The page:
Midsize Nonprofit Board Engagement Challenges

By Josh Cross, CPA, Principal

Many of those who work in the nonprofit field do so because of their commitment to the mission of the organization or their passion for serving others. It’s these aspects that make so many Silicon Valley nonprofits effective at reaching strategic goals over the years. A management team that can juggle the multiple demands of program management, employee engagement, volunteer recruiting and fundraising is necessary for success. However, another variable in the success formula is just as important – an engaged and effective Board of Directors. Engagement levels vary across organizations, leaving management wondering about how involved members should be and how to encourage engagement. To address this concern, Urban Institute published a report, Boards of Midsize Nonprofits: Their Needs and Challenges, and here is a summary of their findings.

About the Survey

The survey includes responses from 1,862 organizations that have annual expenses between $500,000 and $5M, otherwise referred to as midsize nonprofits. According to IRS data, organizations that meet this criteria account for approximately one in five public charities in the United States.

Key Findings

  • Board Engagement – The survey wanted to uncover what areas of operation Board members are engaged in. According to respondents, 60% are very active in financial oversight, 50% in CEO evaluation, 50% in setting policy, 40% in planning, 20% in community relations, 20% in fundraising, and 20% in educating the public. What’s interesting is that most respondents’ Board members are not very involved in external-facing roles. In fact, the survey also found that 40% are not at all active in public relations or educating the public. The data demonstrates where members are currently focused and the opportunity for organizations to engage them in more external-facing roles.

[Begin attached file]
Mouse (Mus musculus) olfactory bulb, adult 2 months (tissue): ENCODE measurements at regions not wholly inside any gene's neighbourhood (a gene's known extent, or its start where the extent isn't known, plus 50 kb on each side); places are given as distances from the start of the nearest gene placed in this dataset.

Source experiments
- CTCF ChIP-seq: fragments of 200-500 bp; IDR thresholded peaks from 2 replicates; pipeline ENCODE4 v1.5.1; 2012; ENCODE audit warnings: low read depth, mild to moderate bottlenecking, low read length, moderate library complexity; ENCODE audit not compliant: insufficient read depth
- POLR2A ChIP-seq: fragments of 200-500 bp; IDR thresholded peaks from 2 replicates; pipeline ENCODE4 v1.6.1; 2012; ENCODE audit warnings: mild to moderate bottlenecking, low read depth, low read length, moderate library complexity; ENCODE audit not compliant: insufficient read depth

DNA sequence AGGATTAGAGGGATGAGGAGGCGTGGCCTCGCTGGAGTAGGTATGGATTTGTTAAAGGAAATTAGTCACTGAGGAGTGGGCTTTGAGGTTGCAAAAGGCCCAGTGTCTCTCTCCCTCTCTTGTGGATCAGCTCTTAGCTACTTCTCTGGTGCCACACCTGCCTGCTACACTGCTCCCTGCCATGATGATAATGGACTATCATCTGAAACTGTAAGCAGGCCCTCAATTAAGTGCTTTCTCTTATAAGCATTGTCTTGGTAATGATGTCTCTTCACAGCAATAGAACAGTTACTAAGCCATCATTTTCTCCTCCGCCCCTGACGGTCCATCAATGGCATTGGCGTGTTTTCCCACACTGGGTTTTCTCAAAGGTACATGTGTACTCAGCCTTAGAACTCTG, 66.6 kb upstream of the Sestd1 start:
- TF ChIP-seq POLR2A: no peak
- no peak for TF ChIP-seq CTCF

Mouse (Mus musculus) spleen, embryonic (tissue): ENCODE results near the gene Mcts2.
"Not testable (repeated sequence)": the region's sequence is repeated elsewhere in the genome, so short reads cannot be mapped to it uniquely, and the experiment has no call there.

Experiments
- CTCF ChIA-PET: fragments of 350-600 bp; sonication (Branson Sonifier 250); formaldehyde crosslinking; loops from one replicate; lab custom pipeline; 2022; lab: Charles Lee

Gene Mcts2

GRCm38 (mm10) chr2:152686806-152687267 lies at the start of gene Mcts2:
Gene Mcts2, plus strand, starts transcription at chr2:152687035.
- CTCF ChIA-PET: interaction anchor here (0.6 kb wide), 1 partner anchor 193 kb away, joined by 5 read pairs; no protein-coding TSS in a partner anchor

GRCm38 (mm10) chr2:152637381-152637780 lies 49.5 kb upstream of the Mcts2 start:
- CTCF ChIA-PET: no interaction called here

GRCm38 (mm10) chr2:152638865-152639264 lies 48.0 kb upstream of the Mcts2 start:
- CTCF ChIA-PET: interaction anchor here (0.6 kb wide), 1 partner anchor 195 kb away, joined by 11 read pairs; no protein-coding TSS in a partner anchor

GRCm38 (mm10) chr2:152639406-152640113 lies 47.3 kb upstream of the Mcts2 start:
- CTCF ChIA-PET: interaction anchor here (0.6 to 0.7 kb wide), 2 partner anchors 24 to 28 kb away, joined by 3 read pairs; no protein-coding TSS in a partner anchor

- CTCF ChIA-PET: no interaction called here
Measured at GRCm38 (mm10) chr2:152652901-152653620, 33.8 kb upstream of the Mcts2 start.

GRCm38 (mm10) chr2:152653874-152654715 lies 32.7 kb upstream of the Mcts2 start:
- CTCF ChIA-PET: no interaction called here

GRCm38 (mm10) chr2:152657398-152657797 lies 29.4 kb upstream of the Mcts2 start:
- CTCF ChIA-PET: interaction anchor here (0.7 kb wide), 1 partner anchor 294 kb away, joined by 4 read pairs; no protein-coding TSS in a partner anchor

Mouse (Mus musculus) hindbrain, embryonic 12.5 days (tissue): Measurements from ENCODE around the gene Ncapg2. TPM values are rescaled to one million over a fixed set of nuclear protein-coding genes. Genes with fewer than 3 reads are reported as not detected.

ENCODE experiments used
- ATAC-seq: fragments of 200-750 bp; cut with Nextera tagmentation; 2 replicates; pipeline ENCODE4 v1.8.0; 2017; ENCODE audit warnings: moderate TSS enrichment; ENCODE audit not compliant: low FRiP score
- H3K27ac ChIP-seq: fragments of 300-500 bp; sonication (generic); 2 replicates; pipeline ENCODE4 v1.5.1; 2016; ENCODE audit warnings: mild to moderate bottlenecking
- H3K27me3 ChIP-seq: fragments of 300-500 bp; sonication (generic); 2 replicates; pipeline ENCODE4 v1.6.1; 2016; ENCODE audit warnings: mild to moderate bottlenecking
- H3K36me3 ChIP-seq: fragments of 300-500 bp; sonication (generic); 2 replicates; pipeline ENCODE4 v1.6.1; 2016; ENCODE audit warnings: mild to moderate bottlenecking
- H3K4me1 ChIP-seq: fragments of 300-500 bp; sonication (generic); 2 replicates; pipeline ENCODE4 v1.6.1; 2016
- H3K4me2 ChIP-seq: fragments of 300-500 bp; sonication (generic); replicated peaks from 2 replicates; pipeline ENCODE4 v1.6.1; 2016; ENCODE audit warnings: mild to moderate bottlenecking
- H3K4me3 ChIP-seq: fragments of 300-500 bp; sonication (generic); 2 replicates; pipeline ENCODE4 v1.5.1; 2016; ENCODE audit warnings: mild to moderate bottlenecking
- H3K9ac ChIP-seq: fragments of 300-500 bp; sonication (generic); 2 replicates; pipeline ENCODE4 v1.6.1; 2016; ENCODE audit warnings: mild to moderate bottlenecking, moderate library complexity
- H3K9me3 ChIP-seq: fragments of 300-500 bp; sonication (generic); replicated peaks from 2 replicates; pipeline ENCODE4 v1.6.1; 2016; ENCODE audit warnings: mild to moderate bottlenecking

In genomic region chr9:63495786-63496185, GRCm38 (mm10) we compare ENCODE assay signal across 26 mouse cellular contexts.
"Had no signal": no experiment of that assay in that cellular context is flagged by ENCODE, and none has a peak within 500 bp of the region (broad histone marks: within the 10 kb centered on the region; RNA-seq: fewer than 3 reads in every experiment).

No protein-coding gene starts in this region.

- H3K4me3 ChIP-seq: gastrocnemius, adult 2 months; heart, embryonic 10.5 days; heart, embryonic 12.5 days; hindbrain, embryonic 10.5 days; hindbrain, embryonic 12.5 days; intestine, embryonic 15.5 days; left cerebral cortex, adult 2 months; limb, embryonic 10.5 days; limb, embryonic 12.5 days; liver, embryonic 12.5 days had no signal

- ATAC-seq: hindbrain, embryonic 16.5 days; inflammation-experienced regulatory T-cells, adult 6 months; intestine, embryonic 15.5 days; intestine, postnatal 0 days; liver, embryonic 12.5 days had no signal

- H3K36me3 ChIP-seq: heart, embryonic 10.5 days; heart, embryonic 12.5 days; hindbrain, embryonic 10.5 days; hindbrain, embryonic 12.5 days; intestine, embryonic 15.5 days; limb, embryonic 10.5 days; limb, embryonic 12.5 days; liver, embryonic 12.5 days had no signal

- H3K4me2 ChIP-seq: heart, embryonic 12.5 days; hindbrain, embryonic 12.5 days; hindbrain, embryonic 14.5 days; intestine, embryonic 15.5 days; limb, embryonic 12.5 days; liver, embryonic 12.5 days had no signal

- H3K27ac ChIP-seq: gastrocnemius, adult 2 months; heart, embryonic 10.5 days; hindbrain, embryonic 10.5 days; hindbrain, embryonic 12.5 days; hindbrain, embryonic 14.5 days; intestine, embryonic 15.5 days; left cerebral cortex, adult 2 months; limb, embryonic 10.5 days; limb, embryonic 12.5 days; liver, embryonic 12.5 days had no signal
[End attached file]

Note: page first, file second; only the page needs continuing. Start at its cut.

• Board Culture – The culture of the Board and ability of all members to equally influence the meeting agenda was identified as a potential variable for Board engagement. According to the survey, 85% of respondents indicated the CEO is very influential in setting the Board agenda, 70% indicated the Board Chair is very influential, while only 19% indicated other Board Members were permitted to influence the agenda. An interesting finding is that 30% of other Board members have very little to no influence in setting agenda items. The study also found that as other members are encouraged to participate their engagement level also increases.
  • CEO Assessment of Board Performance – The survey also wanted to find out how CEOs rate Board performance. According to the survey:
    • Fundraising – 10% of CEOs rated their members as excellent, 20% as good and 60% as poor to fair.
    • Financial Oversight – 50% of CEOs rated their members as excellent, 40% as good and 10% as poor to fair.
    • CEO Evaluation – 30% of CEOs rated their members as excellent, 40% as good and 30% as poor to fair.
    • Setting Policy – 30% of CEOs rated their members as excellent, 50% as good and 20% as poor to fair.
    • Planning – 20% of CEOs rated their members as excellent, 40% as good and 40% as poor to fair.
    • Community Relations – 20% of CEOs rated their members as excellent, 30% as good and 50% as poor to fair. Given the lack of focus on external-facing activities, this rating should come as no surprise.
    • Educating the Public – 10% of CEOs rated their members as excellent, 30% as good and 50% as poor to fair. Much like the results above, it appears members are just not engaged in the actively marketing of the organization.
  • Recruitment Challenges – Ensuring Board member engagement also means having an approach to recruitment that results in the identification of best and brightest candidates for the organization. According to the survey, 69% of respondents say it’s at least somewhat difficult to recruit new members and 20% indicated it is very difficult to recruit new board members. The remaining 11% indicated little to no difficulty in recruiting. This data demonstrates that the number of midsize nonprofits experience difficulty. It’s possible that a contributing reason for these numbers is the low level of member participation in Board culture (i.e. setting agenda items).


Board members play an important role in the operation of a nonprofit organization. It’s obvious from the survey findings that the higher the level of member engagement, the greater the value to the organization. If you have questions about the survey or need assistance with nonprofit accounting, financial reporting or tax issues, our Nonprofit Group can help. For additional information, call us at 408-377-8700 or click here to contact us. We look forward to speaking with you soon.